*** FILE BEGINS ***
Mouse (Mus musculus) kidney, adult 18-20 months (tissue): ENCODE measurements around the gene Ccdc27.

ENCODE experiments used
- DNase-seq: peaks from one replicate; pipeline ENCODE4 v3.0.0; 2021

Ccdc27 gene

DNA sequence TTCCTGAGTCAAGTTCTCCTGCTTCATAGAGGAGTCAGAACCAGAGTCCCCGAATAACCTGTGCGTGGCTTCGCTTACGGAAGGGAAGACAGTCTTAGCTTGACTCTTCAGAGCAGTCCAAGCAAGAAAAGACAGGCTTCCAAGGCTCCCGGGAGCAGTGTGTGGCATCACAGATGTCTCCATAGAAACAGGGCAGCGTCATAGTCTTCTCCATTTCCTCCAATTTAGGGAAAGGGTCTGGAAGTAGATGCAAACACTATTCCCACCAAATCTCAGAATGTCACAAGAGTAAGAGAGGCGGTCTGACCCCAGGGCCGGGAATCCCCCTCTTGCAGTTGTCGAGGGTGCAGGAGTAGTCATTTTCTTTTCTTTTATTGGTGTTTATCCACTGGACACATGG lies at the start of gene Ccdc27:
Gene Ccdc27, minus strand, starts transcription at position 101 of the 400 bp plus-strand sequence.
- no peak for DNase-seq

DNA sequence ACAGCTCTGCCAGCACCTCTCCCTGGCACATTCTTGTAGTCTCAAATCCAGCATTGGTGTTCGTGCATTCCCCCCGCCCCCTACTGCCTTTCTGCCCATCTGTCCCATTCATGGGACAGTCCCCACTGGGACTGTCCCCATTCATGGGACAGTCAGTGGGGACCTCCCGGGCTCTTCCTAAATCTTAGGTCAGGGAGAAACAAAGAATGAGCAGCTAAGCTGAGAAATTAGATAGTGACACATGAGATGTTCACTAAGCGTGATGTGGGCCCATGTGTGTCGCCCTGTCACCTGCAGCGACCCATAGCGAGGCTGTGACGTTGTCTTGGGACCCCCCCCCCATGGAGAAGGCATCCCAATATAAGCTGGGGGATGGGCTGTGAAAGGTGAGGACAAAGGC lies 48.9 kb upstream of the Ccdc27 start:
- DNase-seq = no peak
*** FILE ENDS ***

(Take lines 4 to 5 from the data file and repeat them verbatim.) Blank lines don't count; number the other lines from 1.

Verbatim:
Ccdc27 gene

DNA sequence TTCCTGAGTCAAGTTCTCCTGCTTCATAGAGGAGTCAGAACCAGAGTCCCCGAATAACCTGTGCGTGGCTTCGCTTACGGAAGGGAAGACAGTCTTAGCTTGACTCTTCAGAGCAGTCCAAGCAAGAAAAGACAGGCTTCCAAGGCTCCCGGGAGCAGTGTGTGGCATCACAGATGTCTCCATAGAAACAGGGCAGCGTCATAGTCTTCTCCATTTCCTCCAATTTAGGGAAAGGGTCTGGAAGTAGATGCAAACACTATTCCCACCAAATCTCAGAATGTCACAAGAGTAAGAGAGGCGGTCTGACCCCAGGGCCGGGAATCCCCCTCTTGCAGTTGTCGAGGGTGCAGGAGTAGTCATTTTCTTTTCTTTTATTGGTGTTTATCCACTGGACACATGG lies at the start of gene Ccdc27: